Year: 2020 Source: European Child & Adolescent Psychiatry. (2020). Published online 29 August 2020. SIEC No: 20200758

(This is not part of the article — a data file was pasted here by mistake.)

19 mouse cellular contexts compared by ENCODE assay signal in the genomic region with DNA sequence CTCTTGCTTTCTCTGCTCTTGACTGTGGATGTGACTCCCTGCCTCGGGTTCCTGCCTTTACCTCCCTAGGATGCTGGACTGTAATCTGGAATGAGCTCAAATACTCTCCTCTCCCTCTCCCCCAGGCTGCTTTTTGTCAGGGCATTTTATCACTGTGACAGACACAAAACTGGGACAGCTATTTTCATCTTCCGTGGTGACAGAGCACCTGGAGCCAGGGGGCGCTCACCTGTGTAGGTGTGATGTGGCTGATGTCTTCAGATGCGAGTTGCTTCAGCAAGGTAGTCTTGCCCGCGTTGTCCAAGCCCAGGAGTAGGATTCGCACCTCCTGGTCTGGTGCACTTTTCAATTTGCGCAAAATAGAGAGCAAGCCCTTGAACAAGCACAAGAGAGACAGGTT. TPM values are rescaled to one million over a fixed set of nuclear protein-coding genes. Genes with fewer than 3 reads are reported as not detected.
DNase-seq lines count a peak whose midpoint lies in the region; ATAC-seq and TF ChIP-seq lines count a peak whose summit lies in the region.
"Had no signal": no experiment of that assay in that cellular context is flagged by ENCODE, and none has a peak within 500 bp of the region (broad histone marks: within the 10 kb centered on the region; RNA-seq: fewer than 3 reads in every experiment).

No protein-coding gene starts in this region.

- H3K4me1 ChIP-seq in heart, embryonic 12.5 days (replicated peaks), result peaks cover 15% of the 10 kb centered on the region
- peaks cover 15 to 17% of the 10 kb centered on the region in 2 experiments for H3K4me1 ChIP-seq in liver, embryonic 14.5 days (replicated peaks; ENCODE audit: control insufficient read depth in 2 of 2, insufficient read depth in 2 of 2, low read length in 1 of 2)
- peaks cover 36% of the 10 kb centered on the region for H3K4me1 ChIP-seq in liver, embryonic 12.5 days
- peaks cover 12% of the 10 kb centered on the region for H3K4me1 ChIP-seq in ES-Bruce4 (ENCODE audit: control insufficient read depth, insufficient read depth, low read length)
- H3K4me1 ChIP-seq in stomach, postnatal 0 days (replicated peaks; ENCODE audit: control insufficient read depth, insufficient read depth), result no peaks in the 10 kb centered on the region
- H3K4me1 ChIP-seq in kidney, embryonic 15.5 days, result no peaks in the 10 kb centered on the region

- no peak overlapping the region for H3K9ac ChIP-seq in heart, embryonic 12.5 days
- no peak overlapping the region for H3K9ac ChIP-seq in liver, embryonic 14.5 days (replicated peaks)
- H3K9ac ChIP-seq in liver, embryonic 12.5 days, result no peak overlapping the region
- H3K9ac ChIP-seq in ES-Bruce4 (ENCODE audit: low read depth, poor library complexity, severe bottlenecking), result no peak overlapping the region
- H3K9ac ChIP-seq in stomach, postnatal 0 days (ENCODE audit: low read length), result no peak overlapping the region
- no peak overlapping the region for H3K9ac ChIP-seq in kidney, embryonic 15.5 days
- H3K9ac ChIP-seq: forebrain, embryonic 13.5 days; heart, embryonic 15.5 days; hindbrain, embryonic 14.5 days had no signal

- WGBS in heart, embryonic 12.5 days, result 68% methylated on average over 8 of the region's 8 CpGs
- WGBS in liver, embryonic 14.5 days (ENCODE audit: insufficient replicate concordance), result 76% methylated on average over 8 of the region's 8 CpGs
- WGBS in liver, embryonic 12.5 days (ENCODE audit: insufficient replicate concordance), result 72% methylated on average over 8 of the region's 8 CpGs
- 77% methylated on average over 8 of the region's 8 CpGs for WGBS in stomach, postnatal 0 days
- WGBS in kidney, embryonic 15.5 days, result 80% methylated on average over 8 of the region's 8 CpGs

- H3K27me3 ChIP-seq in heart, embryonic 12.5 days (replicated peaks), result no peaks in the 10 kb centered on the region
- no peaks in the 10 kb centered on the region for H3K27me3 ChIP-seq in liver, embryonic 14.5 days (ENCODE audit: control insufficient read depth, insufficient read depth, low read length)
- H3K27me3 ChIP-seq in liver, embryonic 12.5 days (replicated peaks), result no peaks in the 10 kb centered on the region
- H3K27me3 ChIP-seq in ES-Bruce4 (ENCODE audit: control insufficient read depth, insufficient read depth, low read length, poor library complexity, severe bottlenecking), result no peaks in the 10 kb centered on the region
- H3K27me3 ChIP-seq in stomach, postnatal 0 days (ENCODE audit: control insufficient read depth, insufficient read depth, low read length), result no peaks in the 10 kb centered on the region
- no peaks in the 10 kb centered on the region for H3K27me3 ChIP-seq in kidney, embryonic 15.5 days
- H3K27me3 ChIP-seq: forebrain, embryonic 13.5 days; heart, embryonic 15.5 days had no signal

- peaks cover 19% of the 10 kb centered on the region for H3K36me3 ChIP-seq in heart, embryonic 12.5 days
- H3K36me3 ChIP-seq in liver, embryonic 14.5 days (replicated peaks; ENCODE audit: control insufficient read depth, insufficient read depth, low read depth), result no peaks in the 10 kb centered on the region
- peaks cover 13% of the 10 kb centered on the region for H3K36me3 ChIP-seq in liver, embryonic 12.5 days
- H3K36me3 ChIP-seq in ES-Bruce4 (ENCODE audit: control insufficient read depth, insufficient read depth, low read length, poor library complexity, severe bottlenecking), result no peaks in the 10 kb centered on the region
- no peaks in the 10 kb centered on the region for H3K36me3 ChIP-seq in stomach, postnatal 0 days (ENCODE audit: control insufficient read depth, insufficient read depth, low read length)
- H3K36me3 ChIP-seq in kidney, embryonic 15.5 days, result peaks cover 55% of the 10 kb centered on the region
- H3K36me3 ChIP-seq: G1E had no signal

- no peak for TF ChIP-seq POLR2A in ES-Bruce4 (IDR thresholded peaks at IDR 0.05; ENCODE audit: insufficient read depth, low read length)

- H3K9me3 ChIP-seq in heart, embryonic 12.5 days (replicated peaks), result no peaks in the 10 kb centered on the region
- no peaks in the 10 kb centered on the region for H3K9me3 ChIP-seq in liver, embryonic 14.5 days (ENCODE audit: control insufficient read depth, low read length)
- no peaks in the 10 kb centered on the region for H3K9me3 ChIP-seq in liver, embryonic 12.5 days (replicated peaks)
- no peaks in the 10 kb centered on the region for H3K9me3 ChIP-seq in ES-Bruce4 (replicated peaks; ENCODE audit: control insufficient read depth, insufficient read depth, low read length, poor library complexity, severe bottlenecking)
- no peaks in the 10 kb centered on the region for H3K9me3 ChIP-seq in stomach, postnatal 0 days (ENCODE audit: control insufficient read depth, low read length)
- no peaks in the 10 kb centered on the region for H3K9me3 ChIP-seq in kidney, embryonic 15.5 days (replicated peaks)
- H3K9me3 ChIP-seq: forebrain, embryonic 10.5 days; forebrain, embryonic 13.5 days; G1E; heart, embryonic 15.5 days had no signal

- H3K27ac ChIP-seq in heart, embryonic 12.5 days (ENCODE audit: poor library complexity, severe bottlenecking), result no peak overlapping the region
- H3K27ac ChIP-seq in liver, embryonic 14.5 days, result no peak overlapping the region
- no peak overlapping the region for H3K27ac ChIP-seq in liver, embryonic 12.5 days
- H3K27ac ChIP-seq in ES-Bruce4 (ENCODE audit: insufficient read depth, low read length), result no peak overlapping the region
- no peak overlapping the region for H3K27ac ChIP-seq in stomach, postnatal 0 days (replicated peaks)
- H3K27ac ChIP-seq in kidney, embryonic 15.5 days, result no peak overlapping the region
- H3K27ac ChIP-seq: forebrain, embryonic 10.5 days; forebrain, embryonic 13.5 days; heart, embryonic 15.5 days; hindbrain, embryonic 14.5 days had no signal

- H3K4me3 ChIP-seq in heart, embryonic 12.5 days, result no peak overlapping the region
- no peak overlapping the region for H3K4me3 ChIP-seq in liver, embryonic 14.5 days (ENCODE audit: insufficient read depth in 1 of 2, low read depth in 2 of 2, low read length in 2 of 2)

Non-suicidal self-injury (NSSI) is a considerable health problem among adolescents. Affect regulation by means of self-injury may promote the maintenance of NSSI. However, existing findings have limited ecological validity. The present study aimed to assess emotional and interpersonal states preceding and following incidents of NSSI in female adolescents. Adolescents with NSSI-disorder completed ecological momentary assessments of affective and interpersonal states on an hourly basis for multiple days. Multilevel mixed-effect regression analyses were conducted to assess antecedences and consequences of acts of self-injury. Data from n = 73 female adolescents covering a total of 52 acts of self-injury were available for analyses. The urge to self-injure on the between subject-level and negative affect on the within-level were best predictors of self-injury. Surprisingly, self-injury increased negative affect and decreased feelings of attachment (mother only) in the following hour. In line with findings in adults, results illustrate the important association between negative affect and self-injury in female adolescents. However, the occurrence of NSSI itself was related to concurrent increases in negative affect, and even prospectively predicted a consecutive increase in negative affect. Therefore, improvements of negative affect following (or during) self-injury, as previously reported, are at best short-lived (< 1 h).